The danger of straining gnats was clear in President Trump’s address after the hate rally and violence in Charlottesville. He sat before the media and chowed down on camel.
Over the past year, far-right activists–which some have labeled the “alt-right”–have gone from being an obscure, largely online subculture to a player at the very center of American politics.
I am grieved by Friday's riot at the University of Virginia because it makes us face what we are afraid to admit: racism is not “dying.”
The Unite the Right protest in Charlottesville, Virginia, was anticipated as the largest recent gathering of hate groups in the U.S. Here is what some Christians have said about the deadly hate rally.
A Christian responds to the Unite the Right protest in Charlottesville, Virginia, that brought together the alt-right, neo-Nazis, the KKK and other hate groups and resulted in ugly images of racialized terror.
A planned demonstration by white nationalist extremists in Charlottesville, Virginia, has been described as the “largest hate-gathering of its kind in decades in the United States."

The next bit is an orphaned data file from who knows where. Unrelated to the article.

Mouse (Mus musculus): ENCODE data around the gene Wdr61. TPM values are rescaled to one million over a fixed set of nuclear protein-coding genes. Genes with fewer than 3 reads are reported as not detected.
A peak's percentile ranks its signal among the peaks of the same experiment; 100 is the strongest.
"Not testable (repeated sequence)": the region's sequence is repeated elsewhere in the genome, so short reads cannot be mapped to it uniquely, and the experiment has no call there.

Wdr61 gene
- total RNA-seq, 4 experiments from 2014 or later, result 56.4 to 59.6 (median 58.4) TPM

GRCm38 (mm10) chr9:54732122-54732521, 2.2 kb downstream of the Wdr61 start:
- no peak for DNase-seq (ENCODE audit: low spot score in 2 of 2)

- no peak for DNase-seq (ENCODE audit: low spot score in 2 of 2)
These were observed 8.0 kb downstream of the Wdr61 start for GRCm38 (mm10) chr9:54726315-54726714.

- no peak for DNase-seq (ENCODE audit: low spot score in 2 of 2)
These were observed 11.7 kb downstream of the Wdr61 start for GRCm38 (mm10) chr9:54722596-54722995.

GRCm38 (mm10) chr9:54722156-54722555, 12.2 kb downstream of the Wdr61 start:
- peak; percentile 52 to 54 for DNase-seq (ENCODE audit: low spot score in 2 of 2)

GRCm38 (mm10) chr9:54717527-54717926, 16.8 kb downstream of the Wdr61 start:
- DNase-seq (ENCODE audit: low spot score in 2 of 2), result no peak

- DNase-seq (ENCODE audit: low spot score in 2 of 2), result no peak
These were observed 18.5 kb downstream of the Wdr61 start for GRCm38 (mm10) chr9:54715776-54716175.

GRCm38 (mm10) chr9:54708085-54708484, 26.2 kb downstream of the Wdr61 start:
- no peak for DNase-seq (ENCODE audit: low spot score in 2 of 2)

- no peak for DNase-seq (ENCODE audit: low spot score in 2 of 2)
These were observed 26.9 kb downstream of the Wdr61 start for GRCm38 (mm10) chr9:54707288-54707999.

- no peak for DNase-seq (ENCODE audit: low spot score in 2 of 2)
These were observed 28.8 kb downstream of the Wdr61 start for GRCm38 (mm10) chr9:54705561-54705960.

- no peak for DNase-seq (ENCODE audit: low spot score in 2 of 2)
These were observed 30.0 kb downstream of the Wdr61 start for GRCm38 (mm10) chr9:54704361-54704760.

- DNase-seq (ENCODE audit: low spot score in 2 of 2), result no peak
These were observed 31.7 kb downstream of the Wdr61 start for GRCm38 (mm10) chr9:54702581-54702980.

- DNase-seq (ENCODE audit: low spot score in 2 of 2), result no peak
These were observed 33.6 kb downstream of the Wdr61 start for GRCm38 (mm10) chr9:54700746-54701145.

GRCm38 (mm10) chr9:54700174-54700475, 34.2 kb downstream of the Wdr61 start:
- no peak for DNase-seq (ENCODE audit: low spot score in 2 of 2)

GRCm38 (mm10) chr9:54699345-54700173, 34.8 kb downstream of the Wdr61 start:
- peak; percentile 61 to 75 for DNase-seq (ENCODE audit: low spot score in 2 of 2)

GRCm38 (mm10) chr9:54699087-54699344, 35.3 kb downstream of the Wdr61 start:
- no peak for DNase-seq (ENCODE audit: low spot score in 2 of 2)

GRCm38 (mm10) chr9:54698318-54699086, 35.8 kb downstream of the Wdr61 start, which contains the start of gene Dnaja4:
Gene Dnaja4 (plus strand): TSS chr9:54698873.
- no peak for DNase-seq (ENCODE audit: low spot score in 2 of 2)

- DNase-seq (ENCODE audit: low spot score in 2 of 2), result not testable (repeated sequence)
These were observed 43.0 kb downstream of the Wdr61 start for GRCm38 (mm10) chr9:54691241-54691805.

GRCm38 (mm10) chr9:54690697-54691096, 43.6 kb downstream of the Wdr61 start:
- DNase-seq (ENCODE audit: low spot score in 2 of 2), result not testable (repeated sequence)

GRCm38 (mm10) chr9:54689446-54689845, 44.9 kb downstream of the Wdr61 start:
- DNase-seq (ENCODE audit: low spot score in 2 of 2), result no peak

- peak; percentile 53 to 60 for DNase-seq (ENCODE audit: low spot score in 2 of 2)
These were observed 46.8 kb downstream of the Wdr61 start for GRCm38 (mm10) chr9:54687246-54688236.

Charlottesville, Virginia, is expected to be the target, on August 12, of a demonstration by “alt-right” organizations planning to “stand up for white people."
Einstein, who was Jewish, was sensitized to racism by the years of Nazi-inspired threats and harassment he suffered during his tenure at the University of Berlin.
On July 28, 1917, nearly 10,000 African-Americans marched down Fifth Avenue, in silence, to protest racial violence and white supremacy in the U.S.
It is time for White leadership in the SBC to sit at the foot of the table and learn from their African-American brothers and sisters how to rightly oppose racial injustice in this country.